A psychiatry wait list had 880 patients; a hospital couldn't keep up

Woman reclines on sofa while speaking with a doctor

This summer, Massachusetts General Hospital had a staggering 880 people on its wait list for psychiatric services. The list had grown so large that the hospital issued an unusual plea to its physicians: Stop referring psychiatry patients for non-urgent care.

"Our triage staff is not able to make any progress in this wait list with the current number of incoming referrals," the Aug. 18 letter to physicians said.

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Earlier this week, a new letter went out saying the problem still hasn't been solved. "Help is on the way but will be slower to arrive than we had hoped," it said.

Jeffery Huffman, clinical director of MGH's department of psychiatry, said the demand for mental health care has been "so unprecedented" that the hospital doesn't have enough staff to keep up. He said he expects things to improve "over the next two months" with new hires.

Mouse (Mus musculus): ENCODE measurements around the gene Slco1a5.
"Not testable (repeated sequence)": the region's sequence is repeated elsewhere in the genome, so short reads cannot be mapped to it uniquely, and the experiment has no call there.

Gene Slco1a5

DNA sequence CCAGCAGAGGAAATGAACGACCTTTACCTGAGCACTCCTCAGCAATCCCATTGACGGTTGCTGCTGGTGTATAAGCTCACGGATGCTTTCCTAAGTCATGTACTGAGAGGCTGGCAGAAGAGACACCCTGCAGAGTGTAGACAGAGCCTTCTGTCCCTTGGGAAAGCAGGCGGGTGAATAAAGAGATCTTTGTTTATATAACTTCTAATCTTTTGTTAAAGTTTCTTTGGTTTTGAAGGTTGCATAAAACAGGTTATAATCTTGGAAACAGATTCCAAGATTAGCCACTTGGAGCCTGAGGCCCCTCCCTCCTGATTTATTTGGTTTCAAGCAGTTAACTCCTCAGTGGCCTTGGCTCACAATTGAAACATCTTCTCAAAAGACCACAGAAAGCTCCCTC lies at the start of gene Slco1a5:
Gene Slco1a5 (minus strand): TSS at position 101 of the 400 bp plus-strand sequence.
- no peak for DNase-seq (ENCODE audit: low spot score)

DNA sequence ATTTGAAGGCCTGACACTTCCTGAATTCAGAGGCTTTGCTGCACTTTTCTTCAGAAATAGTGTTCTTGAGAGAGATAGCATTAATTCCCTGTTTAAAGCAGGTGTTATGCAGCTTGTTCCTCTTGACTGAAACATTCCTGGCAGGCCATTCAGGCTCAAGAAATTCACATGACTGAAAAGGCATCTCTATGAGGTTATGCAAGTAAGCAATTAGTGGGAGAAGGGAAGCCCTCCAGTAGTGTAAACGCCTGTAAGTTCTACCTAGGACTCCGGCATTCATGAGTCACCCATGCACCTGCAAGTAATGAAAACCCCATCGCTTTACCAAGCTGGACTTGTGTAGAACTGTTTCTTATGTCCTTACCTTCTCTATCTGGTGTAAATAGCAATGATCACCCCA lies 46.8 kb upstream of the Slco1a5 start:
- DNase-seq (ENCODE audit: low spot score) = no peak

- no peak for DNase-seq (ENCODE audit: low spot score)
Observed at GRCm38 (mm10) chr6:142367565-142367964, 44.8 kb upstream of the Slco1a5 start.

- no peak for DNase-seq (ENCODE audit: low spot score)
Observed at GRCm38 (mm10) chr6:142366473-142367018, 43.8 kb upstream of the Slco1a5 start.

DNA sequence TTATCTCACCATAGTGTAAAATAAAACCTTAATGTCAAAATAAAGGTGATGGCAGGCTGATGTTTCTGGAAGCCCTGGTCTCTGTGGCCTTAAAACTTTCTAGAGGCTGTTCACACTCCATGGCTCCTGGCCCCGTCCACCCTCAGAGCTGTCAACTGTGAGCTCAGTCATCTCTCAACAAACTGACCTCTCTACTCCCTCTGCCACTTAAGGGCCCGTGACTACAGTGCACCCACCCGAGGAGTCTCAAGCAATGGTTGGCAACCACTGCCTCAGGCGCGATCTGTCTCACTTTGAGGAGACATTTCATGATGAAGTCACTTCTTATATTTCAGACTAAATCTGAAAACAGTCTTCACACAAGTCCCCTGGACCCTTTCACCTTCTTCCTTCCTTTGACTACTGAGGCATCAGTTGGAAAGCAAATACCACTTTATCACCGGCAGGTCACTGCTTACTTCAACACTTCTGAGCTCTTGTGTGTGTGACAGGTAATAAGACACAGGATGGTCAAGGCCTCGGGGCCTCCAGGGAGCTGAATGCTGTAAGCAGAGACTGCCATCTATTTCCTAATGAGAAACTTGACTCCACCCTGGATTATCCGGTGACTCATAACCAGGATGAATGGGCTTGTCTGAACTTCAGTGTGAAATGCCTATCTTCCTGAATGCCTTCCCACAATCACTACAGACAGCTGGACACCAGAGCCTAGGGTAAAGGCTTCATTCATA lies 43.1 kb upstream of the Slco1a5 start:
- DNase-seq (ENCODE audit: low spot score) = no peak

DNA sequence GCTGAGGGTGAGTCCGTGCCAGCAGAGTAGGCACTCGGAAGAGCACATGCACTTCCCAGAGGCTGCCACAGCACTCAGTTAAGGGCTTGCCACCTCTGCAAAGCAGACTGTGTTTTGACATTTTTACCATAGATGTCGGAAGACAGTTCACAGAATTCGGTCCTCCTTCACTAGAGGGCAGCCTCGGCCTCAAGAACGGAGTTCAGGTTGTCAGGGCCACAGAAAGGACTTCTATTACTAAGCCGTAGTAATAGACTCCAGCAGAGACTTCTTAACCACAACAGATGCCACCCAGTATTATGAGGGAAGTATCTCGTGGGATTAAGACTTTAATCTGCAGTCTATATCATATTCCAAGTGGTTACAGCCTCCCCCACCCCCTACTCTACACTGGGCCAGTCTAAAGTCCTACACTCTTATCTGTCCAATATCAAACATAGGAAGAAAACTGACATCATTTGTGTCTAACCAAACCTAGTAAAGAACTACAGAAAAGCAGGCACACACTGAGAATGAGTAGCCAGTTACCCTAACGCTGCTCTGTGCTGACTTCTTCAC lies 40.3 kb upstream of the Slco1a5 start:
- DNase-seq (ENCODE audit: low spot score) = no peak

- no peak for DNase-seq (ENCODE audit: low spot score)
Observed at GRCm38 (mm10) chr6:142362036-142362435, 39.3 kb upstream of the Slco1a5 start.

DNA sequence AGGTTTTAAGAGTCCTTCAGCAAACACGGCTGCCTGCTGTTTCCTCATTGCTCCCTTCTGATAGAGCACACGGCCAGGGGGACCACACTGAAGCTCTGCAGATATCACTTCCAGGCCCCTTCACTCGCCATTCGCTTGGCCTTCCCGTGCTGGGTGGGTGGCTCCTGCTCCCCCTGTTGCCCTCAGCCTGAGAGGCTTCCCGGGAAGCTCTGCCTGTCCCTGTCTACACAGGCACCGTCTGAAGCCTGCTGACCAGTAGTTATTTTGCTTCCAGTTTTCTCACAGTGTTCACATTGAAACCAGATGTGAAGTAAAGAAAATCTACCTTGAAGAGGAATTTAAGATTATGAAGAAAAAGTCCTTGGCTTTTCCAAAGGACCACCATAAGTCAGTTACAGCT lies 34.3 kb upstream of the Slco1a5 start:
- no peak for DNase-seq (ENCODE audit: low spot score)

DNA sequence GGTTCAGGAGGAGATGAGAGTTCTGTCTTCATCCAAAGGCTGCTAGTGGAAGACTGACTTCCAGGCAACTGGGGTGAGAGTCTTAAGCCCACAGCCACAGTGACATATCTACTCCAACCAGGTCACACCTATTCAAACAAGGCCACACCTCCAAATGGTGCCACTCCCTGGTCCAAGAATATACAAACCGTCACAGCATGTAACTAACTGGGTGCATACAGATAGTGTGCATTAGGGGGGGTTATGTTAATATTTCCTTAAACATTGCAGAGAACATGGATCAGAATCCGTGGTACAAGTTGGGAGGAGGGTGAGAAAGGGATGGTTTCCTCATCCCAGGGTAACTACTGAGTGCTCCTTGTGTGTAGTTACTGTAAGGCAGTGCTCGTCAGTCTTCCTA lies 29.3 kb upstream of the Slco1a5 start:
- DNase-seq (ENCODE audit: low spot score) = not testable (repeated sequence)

The hospital is not unique in its backlog. Over the course of the pandemic, as cases of anxiety, depression and other mood disorders have increased, mental health providers around the country report an overwhelming surge in demand for counseling and care.

"Our doors are getting knocked down," said Kayla Johnson, a licensed psychologist in Tomball, Tex. "I know the need is so great, I wish I could help them, but I'm at capacity."

The American Psychological Association reported last year that 7 in 10 psychologists with a wait list said it had grown longer since the start of the pandemic. "This trend is not going away," said clinical psychologist Vaile Wright, the APA's senior director of health-care innovation.